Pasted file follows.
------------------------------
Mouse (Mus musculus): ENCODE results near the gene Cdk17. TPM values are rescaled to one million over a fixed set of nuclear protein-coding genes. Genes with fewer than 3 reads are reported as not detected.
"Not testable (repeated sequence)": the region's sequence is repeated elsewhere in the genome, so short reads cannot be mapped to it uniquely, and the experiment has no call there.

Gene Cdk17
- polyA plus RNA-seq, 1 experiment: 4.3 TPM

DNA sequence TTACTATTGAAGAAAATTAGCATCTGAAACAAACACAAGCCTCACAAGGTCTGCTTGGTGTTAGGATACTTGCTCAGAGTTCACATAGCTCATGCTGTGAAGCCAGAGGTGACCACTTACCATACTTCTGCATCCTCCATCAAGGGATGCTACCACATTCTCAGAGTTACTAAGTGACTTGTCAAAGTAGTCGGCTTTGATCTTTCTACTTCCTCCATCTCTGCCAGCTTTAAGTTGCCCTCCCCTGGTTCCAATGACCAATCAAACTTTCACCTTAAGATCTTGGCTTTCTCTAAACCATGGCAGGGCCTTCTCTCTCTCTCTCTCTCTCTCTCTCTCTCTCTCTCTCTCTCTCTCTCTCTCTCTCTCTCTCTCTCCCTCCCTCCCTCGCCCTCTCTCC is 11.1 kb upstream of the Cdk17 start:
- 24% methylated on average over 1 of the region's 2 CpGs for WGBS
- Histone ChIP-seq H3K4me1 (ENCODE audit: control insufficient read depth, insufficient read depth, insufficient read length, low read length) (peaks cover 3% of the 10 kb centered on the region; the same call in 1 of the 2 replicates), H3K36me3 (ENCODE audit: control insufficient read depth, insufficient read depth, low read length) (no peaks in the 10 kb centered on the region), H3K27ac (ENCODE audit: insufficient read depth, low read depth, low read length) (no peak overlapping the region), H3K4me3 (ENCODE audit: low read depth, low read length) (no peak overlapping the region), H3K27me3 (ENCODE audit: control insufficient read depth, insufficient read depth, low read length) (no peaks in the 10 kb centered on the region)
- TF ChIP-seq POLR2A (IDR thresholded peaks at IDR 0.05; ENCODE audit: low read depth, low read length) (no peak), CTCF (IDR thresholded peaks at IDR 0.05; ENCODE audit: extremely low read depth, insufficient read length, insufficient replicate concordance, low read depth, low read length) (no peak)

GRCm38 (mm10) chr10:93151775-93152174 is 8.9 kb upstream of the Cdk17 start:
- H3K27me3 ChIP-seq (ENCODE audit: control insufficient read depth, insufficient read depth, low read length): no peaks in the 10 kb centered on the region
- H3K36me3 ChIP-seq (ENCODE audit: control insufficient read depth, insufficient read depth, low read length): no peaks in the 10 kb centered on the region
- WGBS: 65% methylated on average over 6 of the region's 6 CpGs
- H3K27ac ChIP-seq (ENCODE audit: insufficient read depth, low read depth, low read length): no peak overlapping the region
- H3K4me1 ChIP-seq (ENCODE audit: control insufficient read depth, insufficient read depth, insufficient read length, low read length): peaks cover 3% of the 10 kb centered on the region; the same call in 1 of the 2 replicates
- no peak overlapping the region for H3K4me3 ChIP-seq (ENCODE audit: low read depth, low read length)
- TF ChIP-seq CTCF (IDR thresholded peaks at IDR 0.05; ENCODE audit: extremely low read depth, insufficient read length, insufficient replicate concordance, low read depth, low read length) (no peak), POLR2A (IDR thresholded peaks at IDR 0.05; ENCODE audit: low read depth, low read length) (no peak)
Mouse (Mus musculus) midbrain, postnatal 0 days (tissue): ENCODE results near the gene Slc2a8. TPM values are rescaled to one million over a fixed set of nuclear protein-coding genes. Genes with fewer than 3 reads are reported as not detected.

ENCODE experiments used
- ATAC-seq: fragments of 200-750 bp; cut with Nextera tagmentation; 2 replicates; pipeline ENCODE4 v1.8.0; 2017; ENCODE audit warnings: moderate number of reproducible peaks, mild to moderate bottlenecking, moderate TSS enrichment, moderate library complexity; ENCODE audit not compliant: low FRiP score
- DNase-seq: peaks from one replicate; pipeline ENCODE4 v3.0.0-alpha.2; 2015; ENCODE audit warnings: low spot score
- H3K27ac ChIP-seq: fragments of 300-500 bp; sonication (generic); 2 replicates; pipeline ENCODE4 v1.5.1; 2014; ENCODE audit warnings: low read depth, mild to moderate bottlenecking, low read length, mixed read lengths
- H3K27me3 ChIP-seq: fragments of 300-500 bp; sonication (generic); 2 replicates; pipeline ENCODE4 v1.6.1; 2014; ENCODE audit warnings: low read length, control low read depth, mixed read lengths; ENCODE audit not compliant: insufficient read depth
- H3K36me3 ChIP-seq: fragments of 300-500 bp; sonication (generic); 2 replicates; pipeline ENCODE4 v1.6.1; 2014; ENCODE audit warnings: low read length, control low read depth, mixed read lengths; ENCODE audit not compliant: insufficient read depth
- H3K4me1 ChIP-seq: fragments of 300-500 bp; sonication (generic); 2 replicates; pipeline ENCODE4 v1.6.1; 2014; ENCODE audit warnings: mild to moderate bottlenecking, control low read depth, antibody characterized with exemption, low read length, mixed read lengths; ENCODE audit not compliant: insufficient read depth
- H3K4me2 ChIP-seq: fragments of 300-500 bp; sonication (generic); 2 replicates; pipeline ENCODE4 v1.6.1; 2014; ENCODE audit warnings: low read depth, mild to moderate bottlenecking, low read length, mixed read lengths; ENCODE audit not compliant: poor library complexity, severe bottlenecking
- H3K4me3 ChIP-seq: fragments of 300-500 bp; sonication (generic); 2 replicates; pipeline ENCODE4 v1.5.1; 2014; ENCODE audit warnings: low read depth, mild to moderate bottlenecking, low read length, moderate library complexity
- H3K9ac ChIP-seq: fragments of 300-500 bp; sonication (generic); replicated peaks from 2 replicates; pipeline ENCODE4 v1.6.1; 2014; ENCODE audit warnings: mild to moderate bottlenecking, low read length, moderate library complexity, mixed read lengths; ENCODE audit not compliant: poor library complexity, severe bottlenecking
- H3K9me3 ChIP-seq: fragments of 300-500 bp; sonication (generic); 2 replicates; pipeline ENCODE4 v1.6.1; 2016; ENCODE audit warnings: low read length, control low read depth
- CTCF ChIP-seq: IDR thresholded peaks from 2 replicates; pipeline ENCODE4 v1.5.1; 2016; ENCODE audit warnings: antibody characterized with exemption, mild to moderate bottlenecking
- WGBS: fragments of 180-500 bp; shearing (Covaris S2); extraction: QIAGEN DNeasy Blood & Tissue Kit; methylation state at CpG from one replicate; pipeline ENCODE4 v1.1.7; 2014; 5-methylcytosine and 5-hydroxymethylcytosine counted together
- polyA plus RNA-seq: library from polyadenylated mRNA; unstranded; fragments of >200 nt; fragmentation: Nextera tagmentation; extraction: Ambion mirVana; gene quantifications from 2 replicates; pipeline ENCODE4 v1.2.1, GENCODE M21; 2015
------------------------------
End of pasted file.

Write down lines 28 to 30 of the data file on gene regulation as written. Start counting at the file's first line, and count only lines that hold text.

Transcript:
- H3K9me3 ChIP-seq: fragments of 300-500 bp; sonication (generic); 2 replicates; pipeline ENCODE4 v1.6.1; 2016; ENCODE audit warnings: low read length, control low read depth
- CTCF ChIP-seq: IDR thresholded peaks from 2 replicates; pipeline ENCODE4 v1.5.1; 2016; ENCODE audit warnings: antibody characterized with exemption, mild to moderate bottlenecking
- WGBS: fragments of 180-500 bp; shearing (Covaris S2); extraction: QIAGEN DNeasy Blood & Tissue Kit; methylation state at CpG from one replicate; pipeline ENCODE4 v1.1.7; 2014; 5-methylcytosine and 5-hydroxymethylcytosine counted together